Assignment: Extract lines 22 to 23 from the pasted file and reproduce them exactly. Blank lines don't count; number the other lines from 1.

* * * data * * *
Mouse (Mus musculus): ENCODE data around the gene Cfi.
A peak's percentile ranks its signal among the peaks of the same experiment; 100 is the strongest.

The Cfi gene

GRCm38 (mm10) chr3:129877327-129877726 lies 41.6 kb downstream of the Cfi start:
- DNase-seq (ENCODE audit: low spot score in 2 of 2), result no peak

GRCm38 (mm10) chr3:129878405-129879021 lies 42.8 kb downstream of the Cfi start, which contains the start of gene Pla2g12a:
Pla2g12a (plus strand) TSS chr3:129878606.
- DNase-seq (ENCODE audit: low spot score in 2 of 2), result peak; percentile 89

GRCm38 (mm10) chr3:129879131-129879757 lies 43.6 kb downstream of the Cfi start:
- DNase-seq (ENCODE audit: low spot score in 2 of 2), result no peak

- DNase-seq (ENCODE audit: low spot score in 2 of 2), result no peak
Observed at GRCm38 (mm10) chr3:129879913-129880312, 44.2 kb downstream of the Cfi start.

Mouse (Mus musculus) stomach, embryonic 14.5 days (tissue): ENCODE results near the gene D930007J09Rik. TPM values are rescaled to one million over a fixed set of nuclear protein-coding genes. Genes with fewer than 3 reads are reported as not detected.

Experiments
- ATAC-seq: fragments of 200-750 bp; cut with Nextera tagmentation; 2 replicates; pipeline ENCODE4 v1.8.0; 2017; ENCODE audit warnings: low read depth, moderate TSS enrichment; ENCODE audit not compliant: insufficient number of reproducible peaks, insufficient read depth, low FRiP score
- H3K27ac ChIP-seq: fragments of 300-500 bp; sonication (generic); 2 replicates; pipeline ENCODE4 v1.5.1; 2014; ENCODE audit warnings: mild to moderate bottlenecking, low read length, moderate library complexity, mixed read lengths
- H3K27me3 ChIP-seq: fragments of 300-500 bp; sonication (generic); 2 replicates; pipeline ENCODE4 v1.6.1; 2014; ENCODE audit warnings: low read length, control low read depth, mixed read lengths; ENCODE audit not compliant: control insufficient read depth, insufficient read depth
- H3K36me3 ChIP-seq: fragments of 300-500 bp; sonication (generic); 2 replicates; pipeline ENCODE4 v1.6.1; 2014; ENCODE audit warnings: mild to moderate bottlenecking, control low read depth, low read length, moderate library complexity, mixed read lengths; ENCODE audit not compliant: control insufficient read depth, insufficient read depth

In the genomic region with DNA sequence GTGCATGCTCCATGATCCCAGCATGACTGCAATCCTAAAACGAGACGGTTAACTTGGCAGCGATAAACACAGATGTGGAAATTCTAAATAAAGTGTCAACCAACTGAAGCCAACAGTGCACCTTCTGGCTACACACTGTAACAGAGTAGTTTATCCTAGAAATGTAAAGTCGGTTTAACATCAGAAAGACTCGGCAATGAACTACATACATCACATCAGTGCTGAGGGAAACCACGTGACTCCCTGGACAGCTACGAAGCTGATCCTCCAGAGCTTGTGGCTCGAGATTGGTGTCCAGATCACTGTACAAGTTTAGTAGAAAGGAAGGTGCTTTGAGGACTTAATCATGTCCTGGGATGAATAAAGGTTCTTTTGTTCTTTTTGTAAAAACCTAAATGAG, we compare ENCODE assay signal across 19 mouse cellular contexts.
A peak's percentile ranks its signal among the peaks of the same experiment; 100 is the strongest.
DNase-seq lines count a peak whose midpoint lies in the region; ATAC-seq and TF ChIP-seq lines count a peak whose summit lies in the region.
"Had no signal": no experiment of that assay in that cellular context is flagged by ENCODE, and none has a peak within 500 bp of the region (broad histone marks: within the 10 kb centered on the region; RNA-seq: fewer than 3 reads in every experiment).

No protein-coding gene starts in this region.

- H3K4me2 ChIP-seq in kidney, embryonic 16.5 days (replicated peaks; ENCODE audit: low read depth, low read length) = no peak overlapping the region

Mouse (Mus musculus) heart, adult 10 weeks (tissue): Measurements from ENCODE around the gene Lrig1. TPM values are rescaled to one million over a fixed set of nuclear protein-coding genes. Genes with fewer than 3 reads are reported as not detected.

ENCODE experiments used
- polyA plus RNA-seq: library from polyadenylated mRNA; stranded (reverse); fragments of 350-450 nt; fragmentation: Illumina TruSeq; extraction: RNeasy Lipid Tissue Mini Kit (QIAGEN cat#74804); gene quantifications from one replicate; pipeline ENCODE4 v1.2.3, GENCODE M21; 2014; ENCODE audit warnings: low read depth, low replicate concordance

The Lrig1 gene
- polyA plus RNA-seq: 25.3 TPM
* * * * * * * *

"Had no signal": no experiment of that assay in that cellular context is flagged by ENCODE, and none has a peak within 500 bp of the region (broad histone marks: within the 10 kb centered on the region; RNA-seq: fewer than 3 reads in every experiment).

No protein-coding gene starts in this region.